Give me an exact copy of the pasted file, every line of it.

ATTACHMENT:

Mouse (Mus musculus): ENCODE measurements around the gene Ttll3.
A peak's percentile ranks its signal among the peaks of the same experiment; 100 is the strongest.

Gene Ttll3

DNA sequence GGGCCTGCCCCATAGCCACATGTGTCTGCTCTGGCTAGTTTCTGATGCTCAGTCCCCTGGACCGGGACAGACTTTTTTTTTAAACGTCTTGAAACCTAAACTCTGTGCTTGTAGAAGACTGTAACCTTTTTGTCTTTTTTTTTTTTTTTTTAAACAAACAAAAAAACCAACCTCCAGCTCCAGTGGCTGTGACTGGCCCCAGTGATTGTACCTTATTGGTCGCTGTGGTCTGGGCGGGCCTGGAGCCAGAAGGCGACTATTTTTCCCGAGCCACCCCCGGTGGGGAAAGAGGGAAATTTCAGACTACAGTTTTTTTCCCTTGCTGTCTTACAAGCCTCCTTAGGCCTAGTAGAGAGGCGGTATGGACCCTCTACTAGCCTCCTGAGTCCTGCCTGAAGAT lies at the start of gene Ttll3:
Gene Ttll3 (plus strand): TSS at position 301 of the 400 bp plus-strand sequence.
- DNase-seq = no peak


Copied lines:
Mouse (Mus musculus): ENCODE measurements around the gene Ttll3.
A peak's percentile ranks its signal among the peaks of the same experiment; 100 is the strongest.

Gene Ttll3

DNA sequence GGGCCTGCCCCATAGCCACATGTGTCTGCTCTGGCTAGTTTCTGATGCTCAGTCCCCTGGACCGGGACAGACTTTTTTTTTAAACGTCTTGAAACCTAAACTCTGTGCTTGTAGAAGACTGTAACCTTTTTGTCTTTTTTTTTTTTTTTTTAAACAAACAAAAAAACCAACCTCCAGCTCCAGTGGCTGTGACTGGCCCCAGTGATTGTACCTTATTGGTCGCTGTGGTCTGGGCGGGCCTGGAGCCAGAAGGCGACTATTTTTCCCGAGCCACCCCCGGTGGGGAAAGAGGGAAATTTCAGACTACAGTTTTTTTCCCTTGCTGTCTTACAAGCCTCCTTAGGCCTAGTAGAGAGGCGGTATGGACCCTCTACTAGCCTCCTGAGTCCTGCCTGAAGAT lies at the start of gene Ttll3:
Gene Ttll3 (plus strand): TSS at position 301 of the 400 bp plus-strand sequence.
- DNase-seq = no peak